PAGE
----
Transportation Law - 2020 -


1.            Provide an update on current black box technology and simulations in your State and the legal issues surrounding these advancements.

In Howard v. Alegria, a pickup truck driver was prejudiced by spoliation of evidence through deletion of a tractor trailer’s computer data in a pickup truck driver’s personal injury action against the driver of tractor trailer and its owner and owner’s insurer.  The pickup truck driver’s expert testified that computer modules on the tractor trailer recorded significant amounts of relevant information which could have been downloaded and used to determine what occurred at the time of the collision, and the information that could have been obtained from the onboard computers was the highest and best evidence of what actually occurred.  Howard v. Alegria, 321 Ga. App. 178 (2013).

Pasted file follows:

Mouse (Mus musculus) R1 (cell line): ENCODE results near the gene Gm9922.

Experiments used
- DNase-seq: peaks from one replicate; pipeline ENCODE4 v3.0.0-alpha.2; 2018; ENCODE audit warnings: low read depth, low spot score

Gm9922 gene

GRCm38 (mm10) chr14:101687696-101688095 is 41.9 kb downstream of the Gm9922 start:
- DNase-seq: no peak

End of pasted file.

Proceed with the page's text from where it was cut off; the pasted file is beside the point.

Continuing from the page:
2.            Besides black box data, what other sources of technological evidence can be used in evaluating accidents and describe the legal issues in your State involving the use of such evidence.

Besides black box data, other sources of technological evidence may include: GeoLogic, Qualcomm, and GPS data; cell phone records (e.g., calls, messages, data from cell phone applications); and surveillance footage.  Georgia courts have addressed and discussed such evidence in the context spoliation and sanctions, as addressed further in response to Question 3. See, e.g., Sentry Select Ins. Co. v. Treadwell, 318 Ga. App. 844 (2012).

3.            Describe the legal issues in your State involving the handling of post-accident claims with an emphasis on preservation / spoliation of evidence, claims documents, dealing with law enforcement early and social media?